I received an email from a reader who was asking about the “right” way to approach a practice session. I don’t know that there is a single “right” way, but I have developed my own regimen, based on conversations and observation of several top teachers and tour players, tossed around with my own notions of how best to work improvements into your swing.
I’m not talking about the pre-round warm-up routine, as that is really not practice. Your goal in this 15-30 minutes is to loosen up all your muscles, get them golf-ready and go through the variety of shots, from short chips/pitches to drivers and back. When I talk about “practice”, I’m referring to those trips to the range with the goal of refining your swing technique and making those refinements permanent. And if you want to really get better at this game, those kinds of sessions should be a regular part of your golf experience.
The first thing is, you should go to the range for one of these sessions with a single mission and purpose. And make it S-I-M-P-L-E. It is quite easy to get into sensory overload in a practice session if you take on too much. Narrow down your range session to a single part of the swing. Maybe it’s your tempo and rhythm, your weight shift, or your left arm position, the rotation of the hands, the backswing plane . . . . But make your range time a time to learn and perfect a single part of the swing.
Since this is a learning session, don’t be so quick to hit all your balls. Focus on the single move you are trying to learn or refine and practice it in slow motion for a number of swings, until you get the feel of where you want to be – those golf balls will wait. As it becomes familiar, increase the tempo of the swing slightly to feel it work in a little more realistic pace, but not more than about 50-60% speed. When it gets feeling more natural, roll a ball over and try it out on the real thing – but again at 50-60% speed.
In fact, I’m a big fan of trying out any new swing movement on pitch shots of about 50 yards. There is no urge to hit it hard that way, so you can focus on the thing you are trying to learn. A ¾ pitch shot with a gap or pitching wedge is a “mini-swing” in reality. You take the club almost all the way back, your body core turn and weight shift are almost identical to a full swing . . .but most importantly it’s all happening much slower than a full swing with a middle iron or wood. The learning process – try, correct, try again – happens much easier this way. We don’t see the driver’s education classes start on the freeway, right?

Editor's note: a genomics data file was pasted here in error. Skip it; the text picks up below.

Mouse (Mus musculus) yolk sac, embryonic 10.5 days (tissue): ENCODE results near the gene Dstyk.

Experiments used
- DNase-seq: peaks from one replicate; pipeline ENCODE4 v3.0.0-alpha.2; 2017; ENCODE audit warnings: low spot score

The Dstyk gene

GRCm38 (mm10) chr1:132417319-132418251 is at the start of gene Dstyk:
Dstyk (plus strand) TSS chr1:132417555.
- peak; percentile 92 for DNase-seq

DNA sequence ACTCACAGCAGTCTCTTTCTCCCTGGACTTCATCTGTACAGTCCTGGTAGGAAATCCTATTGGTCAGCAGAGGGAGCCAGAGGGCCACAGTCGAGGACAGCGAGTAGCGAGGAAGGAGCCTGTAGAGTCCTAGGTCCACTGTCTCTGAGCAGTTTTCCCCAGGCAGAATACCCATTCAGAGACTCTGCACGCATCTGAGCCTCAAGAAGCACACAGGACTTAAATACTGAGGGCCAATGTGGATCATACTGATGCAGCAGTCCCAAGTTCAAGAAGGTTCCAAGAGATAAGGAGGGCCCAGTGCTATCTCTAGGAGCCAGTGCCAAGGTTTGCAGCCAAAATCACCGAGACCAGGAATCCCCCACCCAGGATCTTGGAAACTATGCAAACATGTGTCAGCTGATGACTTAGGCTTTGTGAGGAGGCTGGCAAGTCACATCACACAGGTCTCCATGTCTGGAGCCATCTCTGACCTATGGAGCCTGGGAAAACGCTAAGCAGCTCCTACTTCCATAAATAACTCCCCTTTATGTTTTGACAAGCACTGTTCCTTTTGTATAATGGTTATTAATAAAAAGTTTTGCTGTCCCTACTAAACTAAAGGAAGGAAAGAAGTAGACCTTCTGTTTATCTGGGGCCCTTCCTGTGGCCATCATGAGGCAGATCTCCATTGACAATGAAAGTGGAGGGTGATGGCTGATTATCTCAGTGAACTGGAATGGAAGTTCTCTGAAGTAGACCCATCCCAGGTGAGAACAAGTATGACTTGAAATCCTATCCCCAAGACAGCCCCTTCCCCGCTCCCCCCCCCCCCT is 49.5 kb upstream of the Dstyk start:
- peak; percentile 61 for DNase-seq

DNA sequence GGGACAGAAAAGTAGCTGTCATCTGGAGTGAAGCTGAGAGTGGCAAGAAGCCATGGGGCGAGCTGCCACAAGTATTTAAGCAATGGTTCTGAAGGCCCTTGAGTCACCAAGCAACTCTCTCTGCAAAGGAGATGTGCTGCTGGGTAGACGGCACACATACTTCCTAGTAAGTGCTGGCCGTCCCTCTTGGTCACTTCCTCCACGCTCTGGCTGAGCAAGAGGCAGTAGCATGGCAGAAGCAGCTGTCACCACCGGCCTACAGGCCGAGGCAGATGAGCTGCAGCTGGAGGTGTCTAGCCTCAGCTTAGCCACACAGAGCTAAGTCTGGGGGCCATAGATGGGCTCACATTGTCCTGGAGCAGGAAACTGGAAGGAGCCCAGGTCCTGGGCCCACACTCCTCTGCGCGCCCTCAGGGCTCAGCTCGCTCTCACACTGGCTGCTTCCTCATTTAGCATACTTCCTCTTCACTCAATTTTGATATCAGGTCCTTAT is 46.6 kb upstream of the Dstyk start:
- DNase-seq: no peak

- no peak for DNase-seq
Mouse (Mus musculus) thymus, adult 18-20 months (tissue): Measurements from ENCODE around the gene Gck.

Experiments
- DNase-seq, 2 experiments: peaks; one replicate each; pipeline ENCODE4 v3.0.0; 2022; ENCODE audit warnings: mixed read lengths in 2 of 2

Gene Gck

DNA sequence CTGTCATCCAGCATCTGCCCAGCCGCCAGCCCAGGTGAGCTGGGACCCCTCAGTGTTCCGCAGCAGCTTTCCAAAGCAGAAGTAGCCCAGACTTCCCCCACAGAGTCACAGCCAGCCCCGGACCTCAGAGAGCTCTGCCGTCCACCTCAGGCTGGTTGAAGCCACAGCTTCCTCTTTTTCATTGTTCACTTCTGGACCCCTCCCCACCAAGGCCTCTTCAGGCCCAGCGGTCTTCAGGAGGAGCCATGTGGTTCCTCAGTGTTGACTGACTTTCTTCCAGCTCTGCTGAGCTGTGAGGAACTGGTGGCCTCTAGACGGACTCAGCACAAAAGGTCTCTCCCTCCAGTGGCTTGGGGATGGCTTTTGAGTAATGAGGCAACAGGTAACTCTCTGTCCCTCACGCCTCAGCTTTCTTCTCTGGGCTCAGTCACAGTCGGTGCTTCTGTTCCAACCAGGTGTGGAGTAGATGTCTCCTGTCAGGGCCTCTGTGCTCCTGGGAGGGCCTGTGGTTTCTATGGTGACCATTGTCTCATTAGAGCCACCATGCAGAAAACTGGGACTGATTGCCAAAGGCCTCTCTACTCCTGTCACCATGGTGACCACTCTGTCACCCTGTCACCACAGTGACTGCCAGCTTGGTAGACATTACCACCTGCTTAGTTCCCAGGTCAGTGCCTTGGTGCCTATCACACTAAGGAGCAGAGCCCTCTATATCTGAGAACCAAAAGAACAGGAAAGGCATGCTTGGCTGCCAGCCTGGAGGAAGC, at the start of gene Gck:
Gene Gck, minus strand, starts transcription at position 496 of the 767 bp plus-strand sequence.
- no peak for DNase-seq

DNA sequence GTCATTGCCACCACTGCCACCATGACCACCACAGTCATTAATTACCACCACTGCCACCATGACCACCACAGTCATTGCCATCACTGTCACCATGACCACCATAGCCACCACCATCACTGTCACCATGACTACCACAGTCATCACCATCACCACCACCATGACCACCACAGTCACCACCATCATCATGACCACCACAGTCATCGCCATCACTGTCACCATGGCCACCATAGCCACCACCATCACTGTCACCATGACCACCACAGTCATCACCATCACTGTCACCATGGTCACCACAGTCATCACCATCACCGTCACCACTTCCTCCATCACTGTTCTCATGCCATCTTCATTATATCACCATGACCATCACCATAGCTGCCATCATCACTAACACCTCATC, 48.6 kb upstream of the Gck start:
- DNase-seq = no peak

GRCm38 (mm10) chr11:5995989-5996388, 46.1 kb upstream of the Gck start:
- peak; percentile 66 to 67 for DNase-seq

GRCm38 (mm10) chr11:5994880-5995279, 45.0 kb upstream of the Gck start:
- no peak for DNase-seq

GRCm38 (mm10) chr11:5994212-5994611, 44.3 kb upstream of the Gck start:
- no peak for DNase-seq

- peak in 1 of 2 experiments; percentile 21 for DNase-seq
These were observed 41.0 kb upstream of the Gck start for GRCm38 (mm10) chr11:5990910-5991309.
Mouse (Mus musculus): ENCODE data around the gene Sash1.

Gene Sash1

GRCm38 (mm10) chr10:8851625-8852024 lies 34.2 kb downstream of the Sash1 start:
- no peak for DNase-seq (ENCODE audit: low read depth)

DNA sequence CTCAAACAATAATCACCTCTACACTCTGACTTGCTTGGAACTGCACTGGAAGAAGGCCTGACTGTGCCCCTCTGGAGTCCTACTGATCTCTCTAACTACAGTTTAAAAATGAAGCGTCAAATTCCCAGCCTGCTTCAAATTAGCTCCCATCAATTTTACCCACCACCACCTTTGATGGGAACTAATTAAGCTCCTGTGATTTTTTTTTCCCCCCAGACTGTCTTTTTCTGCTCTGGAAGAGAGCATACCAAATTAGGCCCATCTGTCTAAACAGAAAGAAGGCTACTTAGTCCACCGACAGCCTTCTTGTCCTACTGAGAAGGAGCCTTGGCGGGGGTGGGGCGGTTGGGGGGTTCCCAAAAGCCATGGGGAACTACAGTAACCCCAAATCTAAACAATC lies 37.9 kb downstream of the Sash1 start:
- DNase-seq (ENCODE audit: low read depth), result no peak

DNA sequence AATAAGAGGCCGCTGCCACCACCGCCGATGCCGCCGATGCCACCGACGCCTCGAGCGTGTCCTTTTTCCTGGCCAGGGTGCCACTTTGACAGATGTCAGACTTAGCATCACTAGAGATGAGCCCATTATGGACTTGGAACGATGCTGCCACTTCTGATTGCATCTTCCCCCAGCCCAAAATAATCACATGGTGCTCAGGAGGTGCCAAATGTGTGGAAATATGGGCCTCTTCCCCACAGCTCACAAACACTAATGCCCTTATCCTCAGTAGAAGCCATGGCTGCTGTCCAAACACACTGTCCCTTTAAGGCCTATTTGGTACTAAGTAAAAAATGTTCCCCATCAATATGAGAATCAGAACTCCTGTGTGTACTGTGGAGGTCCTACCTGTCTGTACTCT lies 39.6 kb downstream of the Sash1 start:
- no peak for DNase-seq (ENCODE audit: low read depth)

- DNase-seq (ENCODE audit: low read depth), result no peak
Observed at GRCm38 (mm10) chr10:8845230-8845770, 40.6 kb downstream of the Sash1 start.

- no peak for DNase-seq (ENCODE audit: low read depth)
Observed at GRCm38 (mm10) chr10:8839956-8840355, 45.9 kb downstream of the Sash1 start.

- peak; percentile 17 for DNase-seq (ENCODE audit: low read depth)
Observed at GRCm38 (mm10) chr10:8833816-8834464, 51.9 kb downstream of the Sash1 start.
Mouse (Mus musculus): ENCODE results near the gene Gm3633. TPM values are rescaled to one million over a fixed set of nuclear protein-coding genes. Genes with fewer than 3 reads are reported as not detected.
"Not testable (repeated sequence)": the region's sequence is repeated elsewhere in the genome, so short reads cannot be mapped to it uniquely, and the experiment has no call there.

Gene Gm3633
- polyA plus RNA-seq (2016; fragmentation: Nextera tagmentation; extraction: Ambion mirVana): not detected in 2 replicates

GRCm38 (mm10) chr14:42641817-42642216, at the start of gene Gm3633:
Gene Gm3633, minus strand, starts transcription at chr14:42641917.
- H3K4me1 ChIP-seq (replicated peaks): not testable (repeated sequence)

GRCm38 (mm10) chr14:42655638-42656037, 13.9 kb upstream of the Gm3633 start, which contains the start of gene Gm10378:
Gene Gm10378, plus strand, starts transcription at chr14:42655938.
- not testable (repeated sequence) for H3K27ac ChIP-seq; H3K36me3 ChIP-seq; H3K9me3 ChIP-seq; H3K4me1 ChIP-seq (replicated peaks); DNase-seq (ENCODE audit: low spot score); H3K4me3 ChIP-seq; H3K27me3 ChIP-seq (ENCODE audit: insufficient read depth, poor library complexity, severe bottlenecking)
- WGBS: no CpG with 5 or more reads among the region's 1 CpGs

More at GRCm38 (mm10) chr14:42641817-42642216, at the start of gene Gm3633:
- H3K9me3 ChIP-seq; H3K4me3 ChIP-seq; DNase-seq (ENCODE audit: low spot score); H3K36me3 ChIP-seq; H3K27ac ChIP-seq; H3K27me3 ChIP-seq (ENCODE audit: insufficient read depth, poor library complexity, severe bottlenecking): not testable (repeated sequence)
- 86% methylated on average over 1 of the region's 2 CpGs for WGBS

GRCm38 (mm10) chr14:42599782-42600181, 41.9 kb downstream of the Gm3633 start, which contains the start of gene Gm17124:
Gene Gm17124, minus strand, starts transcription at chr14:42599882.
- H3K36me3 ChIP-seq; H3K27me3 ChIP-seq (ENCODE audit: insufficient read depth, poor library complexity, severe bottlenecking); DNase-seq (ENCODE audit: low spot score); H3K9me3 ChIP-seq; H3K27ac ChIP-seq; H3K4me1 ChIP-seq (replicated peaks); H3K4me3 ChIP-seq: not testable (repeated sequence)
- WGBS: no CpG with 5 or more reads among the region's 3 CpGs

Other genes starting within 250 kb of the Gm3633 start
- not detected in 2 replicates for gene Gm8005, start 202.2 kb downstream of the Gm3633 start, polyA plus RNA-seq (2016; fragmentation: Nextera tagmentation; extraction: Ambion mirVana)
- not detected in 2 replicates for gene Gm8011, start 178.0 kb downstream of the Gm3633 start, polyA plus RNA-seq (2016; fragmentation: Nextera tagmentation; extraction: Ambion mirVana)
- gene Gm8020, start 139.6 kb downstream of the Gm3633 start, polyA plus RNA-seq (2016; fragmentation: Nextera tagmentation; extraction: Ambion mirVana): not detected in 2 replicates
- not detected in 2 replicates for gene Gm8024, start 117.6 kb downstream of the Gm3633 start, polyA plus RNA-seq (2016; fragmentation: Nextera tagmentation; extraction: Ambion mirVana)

As you begin to make solid contact and see the result you are seeking with the pitch shots, move into soft short irons, then middle irons and even hybrids. But keep all your shots well under what you consider “full swing” power.
Harvey Penick was a big believer that you never hit more than 10-15 shots in a row with the same club in a practice session. I watched him work with Tom Kite one day and he’d have Tom switch clubs every few shots as he tried to cure an overcooked draw that he’d developed. That sure made good sense to me.
Finally, when you move up to actually hitting balls with this “new thing” you are working on, don’t overlook the value of practice swings, even on the range. Take a few swings before each real shot, and allow yourself at least an hour to hit 40-50 balls. I see too many players on the range just beating balls like there’s no tomorrow. Take your time and enjoy the process. It will work better that way.
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[ comments ]
Don't discount us "ball-beaters." Sometimes, a big bucket of balls and a driver is just what you need to get your head right. I don't do it all the time, but on one of "those" days, it's rather soothing.
My "normal" practice routine is to bring a wedge, 2-3 irons, driver and a club or 2 that I am either trying to work into my bag, or had trouble with during the last round. 6-12 balls with the wedge to get loose, and then I progress up in the irons to the driver. After a dozen or so with the driver, I take a break, and grab whatever other club I have. If it's a new club, I make a few swings and see what I need to do to get comfortable. If it's one that has been giving me trouble on the course, I try to see if I can get a better feel for it.
The last 10-20 balls I use for chipping, pitching, and short game experimentation.
My normal range doesn't have a practice green, other than for just putting, so the chips and pitches go out into the range. It's not ideal, and I'm hoping to someday build a short-game area in my backyard. I've got the spot picked on, and everything, just need to clear the weeds and get the layout right.
Matt McGee says:
I'll try this. I have a tendency to over-emphasize any "new thing" that I introduce into my swing. The over-emphasis on one facet of my swing usually causes it to break down in some other way, making the whole process more difficult. Maybe the slower introduction of the "new thing" will help to minimize some of those growing pains. Thanks, Terry.
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